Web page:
Star Wars Just Subtly Confirmed The Jedi Order’s Greatest Flaw: Pride

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Star Wars: The Acolyte episode 3 subtly confirmed the Jedi’s most impactful fatal flaw: their pride. The Jedi Order has, throughout its history, been an undeniable force for good in the galaxy. By helping those in need and reaching out to the communities left behind, especially during the High Republic era – an era of Star Wars’ timeline set a few centuries before the prequel trilogy – the Jedi cemented themselves as protectors of the galaxy. During this time, they were, by and large, peacekeepers, but that doesn’t mean the Order wasn’t already flawed, and becoming even more so.

The Star Wars prequel trilogy was a study of all that was wrong with the Jedi Order. By that time, they had retreated from the galaxy, and they feared the dark side rather than seeing it as a natural part of the Force. And yet, despite these issues, the Jedi still saw themselves as the ultimate protectors of the light, sure that their knowledge and experience would protect them from the darkness. Of course, they were ultimately and tragically proven wrong. However, their pridefulness manifested in many ways, and one moment in The Acolyte is a perfect example.

Sol’s Words To Osha Hint At The Greatest Jedi Flaw

In The Acolyte episode 3, “Destiny,” four Jedi encounter a coven of Force-sensitive witches on the planet Brendok – a coven which includes twin girls, Osha and Mae, who are both sensitive to the Force as well. Once she meets the Jedi, Osha is immediately excited by the prospect of joining them and seeing the galaxy. Trying to support Osha’s excitement, Jedi Master Sol says to her: “I knew I was different from my family. The Jedi saw how special I was,” and explains that he chose to join the Jedi when he was only four years old.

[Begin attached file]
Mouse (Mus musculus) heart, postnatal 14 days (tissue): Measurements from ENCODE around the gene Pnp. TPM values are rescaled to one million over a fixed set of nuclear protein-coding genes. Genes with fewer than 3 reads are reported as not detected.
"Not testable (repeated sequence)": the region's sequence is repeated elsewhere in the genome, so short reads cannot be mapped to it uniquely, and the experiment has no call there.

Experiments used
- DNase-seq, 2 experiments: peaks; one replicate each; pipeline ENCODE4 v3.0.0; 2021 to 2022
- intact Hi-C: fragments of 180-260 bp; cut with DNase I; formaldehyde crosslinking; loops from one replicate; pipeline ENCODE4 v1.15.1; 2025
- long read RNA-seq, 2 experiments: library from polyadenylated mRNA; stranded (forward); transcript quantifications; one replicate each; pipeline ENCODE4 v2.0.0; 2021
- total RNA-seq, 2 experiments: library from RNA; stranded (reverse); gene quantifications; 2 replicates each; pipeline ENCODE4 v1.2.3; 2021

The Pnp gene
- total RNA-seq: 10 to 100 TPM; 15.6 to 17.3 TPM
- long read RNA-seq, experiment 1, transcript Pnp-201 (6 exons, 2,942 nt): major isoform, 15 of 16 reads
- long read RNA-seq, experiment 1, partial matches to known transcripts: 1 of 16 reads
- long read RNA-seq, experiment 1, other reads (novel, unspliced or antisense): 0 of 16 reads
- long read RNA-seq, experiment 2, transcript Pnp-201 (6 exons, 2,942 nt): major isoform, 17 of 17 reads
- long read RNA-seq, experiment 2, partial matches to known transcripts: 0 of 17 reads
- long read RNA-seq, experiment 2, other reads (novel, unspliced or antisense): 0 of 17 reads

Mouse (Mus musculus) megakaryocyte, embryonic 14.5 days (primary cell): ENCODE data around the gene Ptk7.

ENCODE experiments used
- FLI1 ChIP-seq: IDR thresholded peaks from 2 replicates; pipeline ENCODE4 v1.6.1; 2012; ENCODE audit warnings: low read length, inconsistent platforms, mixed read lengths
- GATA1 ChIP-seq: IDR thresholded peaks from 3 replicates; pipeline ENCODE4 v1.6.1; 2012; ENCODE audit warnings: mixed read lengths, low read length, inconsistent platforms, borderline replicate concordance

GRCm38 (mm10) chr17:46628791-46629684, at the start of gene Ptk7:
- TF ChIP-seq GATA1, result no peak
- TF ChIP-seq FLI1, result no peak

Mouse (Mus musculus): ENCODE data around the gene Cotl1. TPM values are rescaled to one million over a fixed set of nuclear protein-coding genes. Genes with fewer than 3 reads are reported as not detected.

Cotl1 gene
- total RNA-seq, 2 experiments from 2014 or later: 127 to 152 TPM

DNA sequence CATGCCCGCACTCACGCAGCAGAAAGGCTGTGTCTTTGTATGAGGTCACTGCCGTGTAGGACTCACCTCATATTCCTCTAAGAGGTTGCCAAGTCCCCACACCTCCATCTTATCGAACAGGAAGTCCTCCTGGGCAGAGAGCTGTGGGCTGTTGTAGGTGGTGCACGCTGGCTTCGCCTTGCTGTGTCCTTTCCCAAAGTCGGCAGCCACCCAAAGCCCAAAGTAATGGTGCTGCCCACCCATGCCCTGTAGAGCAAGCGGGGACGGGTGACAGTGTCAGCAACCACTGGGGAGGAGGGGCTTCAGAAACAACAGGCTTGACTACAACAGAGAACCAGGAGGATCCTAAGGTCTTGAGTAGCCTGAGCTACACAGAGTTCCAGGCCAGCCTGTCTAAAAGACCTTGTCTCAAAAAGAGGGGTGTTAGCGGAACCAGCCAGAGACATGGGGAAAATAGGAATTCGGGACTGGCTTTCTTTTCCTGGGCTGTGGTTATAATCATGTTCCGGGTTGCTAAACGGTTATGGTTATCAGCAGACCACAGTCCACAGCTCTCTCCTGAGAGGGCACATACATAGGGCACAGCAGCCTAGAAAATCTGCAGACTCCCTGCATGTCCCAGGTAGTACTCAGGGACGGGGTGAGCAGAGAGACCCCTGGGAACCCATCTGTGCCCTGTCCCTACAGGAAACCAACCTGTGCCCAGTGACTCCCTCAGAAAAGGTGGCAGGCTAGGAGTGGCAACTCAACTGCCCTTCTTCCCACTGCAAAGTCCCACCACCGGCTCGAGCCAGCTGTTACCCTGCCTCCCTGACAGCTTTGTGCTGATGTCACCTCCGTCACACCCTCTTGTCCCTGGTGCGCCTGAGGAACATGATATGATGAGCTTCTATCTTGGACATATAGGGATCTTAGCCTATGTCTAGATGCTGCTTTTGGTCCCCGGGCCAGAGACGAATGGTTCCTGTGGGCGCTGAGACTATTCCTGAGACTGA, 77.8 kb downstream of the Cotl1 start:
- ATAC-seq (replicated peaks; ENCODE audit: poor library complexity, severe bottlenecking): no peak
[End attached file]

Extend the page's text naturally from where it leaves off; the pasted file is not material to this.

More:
If the Jedi view their connection with the Force and their role as Jedi as being special when compared to other beings, how can they possibly serve them fairly and effectively?

Consider that wording, though. If Sol was “special” in comparison to his family, then that makes it seem as though his family was somehow inferior. Perhaps Sol didn’t mean anything by it and was just trying to forge a connection with a curiously frightened child. It does speak to a larger issue with the Jedi, however. If they view their connection with the Force and their role as Jedi as being special when compared to other beings, how can they possibly serve them fairly and effectively? Pride in one’s abilities can easily become something more sinister.

The Jedi Forgot Their Purpose Was To Serve The People

At some point between the High Republic era and the Skywalker saga, the Jedi forgot that their main purpose was to serve and protect all “luminous” life, regardless of their connection to the Force or their standing in the galaxy. During the High Republic, the Jedi were scattered on hundreds of planets, lending aid to those in need and expecting nothing in return. Hundreds of years later, the Jedi were beholden to the will of the government and their fears. They no longer served people simply because they wanted to. They served people only when they absolutely needed to.

If you want to learn more about the High Republic era, check out the Star Wars: The High Republic transmedia publishing initiative.

The Jedi Order’s overall pride was an undeniable part of their downfall. They couldn’t see past their successes and thousand-year history and let their arrogance blind them to the truth. Yet that moment in The Acolyte proves, however subtly, that this was happening on an individual level as well. If every Jedi saw their connection to the Force as something inherently “special,” despite there being 10,000 Jedi and plenty of other Force-sensitives from other cultures in the galaxy, the collective was never going to fare much better. Star Wars: The Acolyte is slowly setting up the Jedi Order’s tragic future.

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